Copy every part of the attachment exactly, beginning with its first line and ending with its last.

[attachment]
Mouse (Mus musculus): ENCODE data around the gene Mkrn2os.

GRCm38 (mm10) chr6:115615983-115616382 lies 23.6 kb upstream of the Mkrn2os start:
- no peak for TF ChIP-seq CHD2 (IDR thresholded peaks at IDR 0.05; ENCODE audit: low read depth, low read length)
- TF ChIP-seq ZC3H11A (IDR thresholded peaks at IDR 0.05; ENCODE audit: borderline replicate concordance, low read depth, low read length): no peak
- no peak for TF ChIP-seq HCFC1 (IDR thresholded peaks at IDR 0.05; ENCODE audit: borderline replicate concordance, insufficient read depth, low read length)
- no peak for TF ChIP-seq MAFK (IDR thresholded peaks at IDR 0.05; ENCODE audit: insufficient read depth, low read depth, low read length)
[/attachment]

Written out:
Mouse (Mus musculus): ENCODE data around the gene Mkrn2os.

GRCm38 (mm10) chr6:115615983-115616382 lies 23.6 kb upstream of the Mkrn2os start:
- no peak for TF ChIP-seq CHD2 (IDR thresholded peaks at IDR 0.05; ENCODE audit: low read depth, low read length)
- TF ChIP-seq ZC3H11A (IDR thresholded peaks at IDR 0.05; ENCODE audit: borderline replicate concordance, low read depth, low read length): no peak
- no peak for TF ChIP-seq HCFC1 (IDR thresholded peaks at IDR 0.05; ENCODE audit: borderline replicate concordance, insufficient read depth, low read length)
- no peak for TF ChIP-seq MAFK (IDR thresholded peaks at IDR 0.05; ENCODE audit: insufficient read depth, low read depth, low read length)